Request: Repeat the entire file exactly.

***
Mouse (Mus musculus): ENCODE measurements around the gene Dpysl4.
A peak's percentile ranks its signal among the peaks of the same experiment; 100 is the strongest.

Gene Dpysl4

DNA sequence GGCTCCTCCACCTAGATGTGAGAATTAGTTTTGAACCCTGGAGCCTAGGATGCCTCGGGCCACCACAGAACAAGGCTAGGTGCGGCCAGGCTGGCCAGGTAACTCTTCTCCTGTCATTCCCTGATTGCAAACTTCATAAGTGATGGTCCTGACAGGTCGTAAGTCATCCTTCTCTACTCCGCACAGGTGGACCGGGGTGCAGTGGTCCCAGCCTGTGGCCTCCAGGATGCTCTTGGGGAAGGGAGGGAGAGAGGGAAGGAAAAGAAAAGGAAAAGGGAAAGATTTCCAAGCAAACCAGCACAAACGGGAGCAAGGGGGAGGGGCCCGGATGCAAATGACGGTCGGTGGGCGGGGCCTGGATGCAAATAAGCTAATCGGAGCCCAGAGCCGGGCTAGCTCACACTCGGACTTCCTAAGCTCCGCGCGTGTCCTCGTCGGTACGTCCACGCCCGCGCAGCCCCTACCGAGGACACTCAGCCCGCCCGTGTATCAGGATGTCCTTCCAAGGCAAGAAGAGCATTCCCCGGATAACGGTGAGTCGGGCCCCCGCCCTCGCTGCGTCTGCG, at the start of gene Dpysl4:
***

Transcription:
Mouse (Mus musculus): ENCODE measurements around the gene Dpysl4.
A peak's percentile ranks its signal among the peaks of the same experiment; 100 is the strongest.

Gene Dpysl4

DNA sequence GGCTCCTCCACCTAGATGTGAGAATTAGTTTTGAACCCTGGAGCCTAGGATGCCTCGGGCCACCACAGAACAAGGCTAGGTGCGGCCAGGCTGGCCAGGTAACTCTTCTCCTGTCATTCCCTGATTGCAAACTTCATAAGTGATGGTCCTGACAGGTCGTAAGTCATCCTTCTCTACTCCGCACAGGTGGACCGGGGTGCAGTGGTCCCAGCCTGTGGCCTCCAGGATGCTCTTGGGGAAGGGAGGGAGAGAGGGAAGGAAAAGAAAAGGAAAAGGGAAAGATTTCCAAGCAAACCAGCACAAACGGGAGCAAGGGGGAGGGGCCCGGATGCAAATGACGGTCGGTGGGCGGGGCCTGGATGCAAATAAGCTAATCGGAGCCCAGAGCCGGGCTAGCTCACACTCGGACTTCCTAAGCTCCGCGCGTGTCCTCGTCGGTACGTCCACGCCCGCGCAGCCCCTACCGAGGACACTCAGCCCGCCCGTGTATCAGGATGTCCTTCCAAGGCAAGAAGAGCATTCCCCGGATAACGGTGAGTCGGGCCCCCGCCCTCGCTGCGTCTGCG, at the start of gene Dpysl4: